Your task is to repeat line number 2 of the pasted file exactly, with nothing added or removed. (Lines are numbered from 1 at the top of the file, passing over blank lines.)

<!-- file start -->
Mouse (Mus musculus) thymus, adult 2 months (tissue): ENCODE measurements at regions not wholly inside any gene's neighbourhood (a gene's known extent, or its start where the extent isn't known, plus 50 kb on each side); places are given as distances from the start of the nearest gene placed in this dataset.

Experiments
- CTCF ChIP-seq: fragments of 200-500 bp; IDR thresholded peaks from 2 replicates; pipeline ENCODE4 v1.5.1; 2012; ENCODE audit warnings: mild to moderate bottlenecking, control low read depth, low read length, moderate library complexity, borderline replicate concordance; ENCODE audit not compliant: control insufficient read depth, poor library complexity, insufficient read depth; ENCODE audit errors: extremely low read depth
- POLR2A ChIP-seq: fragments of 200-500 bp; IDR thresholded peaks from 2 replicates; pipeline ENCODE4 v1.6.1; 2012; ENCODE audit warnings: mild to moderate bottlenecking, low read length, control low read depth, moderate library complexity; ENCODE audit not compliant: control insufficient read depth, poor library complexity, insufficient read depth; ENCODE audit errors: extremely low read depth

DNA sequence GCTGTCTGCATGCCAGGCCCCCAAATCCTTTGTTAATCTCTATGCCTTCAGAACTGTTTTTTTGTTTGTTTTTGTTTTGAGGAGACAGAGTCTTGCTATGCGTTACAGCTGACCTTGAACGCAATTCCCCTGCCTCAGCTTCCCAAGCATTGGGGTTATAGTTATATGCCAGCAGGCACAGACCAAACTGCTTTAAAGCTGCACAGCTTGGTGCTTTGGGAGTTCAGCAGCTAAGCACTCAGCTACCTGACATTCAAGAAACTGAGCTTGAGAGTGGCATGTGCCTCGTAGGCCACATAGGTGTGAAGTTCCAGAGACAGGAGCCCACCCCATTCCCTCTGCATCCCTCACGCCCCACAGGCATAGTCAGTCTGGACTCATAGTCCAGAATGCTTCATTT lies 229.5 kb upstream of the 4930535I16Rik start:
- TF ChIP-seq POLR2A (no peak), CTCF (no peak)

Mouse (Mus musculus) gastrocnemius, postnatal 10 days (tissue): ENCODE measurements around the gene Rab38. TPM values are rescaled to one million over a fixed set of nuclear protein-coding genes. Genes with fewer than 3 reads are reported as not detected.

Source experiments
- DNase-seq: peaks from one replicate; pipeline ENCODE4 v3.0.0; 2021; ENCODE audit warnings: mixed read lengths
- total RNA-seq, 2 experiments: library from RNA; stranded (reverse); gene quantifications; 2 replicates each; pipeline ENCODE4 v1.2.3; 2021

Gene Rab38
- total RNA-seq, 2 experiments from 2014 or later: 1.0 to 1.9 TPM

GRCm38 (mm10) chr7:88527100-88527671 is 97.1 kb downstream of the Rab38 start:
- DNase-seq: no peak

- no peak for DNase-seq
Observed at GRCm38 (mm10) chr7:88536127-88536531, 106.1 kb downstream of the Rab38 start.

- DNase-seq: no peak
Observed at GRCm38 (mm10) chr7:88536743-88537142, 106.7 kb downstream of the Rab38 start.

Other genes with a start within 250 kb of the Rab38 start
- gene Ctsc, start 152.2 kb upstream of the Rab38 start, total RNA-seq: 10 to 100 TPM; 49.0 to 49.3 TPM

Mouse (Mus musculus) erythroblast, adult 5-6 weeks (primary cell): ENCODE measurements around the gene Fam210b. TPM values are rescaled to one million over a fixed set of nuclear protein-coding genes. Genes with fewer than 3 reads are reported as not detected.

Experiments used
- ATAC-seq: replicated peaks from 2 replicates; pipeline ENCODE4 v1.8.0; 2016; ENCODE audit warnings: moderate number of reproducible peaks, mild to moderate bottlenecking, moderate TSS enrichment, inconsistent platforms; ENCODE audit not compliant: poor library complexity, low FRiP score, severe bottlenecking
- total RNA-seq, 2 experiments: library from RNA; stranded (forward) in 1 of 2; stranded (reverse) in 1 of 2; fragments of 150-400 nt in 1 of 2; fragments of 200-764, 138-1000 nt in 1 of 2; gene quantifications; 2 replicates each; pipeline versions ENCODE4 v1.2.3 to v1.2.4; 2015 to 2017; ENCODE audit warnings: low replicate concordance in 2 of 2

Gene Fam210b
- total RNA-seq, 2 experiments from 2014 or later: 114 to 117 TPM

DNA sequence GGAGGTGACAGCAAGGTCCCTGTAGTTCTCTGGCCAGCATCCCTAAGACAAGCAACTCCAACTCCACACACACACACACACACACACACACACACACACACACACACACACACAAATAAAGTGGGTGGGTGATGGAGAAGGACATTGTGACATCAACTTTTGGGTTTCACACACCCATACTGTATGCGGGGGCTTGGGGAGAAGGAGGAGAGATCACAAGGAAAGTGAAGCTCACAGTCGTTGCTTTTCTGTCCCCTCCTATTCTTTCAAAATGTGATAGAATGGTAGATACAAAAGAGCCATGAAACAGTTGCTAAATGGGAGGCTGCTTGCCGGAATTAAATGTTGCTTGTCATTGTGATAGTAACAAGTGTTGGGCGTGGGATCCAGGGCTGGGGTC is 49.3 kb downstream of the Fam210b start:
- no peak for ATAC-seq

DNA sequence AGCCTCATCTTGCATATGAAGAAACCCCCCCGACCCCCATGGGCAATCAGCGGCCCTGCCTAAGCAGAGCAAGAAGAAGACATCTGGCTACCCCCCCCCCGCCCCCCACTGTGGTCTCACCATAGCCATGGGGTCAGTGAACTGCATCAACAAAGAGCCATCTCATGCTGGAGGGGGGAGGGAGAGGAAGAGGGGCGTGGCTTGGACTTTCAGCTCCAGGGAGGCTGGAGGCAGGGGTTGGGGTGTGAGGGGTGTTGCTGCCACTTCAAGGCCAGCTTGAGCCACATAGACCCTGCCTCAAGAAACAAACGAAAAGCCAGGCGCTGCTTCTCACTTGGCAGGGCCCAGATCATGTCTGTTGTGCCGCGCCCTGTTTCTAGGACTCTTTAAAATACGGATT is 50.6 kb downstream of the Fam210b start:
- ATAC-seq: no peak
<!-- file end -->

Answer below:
Experiments